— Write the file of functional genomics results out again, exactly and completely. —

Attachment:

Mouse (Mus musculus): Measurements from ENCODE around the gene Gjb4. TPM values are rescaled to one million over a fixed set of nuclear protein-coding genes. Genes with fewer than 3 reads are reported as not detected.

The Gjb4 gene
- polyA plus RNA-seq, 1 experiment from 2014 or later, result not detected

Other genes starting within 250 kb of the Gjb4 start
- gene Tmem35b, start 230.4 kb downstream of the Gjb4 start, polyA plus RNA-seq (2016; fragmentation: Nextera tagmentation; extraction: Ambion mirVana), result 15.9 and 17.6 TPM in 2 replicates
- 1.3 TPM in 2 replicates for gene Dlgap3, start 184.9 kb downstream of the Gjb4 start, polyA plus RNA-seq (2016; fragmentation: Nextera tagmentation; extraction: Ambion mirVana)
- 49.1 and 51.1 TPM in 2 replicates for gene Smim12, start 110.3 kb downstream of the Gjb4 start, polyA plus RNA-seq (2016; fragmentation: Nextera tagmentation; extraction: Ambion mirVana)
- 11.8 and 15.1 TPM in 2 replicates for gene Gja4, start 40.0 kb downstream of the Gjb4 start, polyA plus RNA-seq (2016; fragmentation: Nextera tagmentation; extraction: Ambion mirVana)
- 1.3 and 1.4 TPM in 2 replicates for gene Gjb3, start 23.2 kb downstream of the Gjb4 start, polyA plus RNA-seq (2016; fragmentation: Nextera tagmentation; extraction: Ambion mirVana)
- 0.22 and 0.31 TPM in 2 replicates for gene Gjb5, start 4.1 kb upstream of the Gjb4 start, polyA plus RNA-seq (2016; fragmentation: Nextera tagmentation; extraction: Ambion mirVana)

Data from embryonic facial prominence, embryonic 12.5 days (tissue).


Mouse (Mus musculus): Measurements from ENCODE around the gene Gjb4. TPM values are rescaled to one million over a fixed set of nuclear protein-coding genes. Genes with fewer than 3 reads are reported as not detected.

The Gjb4 gene
- polyA plus RNA-seq, 1 experiment from 2014 or later, result not detected

Other genes starting within 250 kb of the Gjb4 start
- gene Tmem35b, start 230.4 kb downstream of the Gjb4 start, polyA plus RNA-seq (2016; fragmentation: Nextera tagmentation; extraction: Ambion mirVana), result 15.9 and 17.6 TPM in 2 replicates
- 1.3 TPM in 2 replicates for gene Dlgap3, start 184.9 kb downstream of the Gjb4 start, polyA plus RNA-seq (2016; fragmentation: Nextera tagmentation; extraction: Ambion mirVana)
- 49.1 and 51.1 TPM in 2 replicates for gene Smim12, start 110.3 kb downstream of the Gjb4 start, polyA plus RNA-seq (2016; fragmentation: Nextera tagmentation; extraction: Ambion mirVana)
- 11.8 and 15.1 TPM in 2 replicates for gene Gja4, start 40.0 kb downstream of the Gjb4 start, polyA plus RNA-seq (2016; fragmentation: Nextera tagmentation; extraction: Ambion mirVana)
- 1.3 and 1.4 TPM in 2 replicates for gene Gjb3, start 23.2 kb downstream of the Gjb4 start, polyA plus RNA-seq (2016; fragmentation: Nextera tagmentation; extraction: Ambion mirVana)
- 0.22 and 0.31 TPM in 2 replicates for gene Gjb5, start 4.1 kb upstream of the Gjb4 start, polyA plus RNA-seq (2016; fragmentation: Nextera tagmentation; extraction: Ambion mirVana)

Data from embryonic facial prominence, embryonic 12.5 days (tissue).